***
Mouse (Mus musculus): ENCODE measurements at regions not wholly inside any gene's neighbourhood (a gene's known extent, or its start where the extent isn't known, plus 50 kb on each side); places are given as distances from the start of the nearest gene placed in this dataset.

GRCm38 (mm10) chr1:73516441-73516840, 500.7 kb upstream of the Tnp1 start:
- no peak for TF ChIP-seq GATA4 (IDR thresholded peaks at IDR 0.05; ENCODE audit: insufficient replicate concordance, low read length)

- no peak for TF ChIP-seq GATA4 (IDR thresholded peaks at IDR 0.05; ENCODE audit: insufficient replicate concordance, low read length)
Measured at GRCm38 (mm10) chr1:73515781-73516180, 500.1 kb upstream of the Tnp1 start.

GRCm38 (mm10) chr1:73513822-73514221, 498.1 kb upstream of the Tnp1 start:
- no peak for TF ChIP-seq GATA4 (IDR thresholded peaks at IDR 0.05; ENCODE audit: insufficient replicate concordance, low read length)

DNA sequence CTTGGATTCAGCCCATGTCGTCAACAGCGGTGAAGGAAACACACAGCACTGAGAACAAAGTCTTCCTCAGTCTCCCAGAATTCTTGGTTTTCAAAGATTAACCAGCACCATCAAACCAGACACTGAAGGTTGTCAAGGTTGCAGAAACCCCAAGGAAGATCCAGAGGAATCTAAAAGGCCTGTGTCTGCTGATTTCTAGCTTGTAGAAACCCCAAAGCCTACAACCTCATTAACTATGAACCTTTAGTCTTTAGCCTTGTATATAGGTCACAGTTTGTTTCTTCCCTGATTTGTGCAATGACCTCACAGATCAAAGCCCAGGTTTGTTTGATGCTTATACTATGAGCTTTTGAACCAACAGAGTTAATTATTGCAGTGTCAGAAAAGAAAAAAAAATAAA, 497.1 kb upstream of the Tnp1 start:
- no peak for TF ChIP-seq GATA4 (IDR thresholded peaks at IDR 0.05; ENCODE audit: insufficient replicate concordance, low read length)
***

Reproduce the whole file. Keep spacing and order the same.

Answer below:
Mouse (Mus musculus): ENCODE measurements at regions not wholly inside any gene's neighbourhood (a gene's known extent, or its start where the extent isn't known, plus 50 kb on each side); places are given as distances from the start of the nearest gene placed in this dataset.

GRCm38 (mm10) chr1:73516441-73516840, 500.7 kb upstream of the Tnp1 start:
- no peak for TF ChIP-seq GATA4 (IDR thresholded peaks at IDR 0.05; ENCODE audit: insufficient replicate concordance, low read length)

- no peak for TF ChIP-seq GATA4 (IDR thresholded peaks at IDR 0.05; ENCODE audit: insufficient replicate concordance, low read length)
Measured at GRCm38 (mm10) chr1:73515781-73516180, 500.1 kb upstream of the Tnp1 start.

GRCm38 (mm10) chr1:73513822-73514221, 498.1 kb upstream of the Tnp1 start:
- no peak for TF ChIP-seq GATA4 (IDR thresholded peaks at IDR 0.05; ENCODE audit: insufficient replicate concordance, low read length)

DNA sequence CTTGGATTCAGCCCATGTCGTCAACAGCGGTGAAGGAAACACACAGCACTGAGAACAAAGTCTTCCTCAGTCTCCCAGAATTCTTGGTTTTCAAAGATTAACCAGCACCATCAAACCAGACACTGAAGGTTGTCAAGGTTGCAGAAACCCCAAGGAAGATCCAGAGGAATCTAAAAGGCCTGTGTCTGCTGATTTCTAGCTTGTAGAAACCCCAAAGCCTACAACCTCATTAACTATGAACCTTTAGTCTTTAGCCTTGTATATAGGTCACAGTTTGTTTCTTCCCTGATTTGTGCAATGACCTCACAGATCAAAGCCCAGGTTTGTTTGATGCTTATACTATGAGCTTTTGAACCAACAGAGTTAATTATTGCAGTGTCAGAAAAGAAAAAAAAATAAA, 497.1 kb upstream of the Tnp1 start:
- no peak for TF ChIP-seq GATA4 (IDR thresholded peaks at IDR 0.05; ENCODE audit: insufficient replicate concordance, low read length)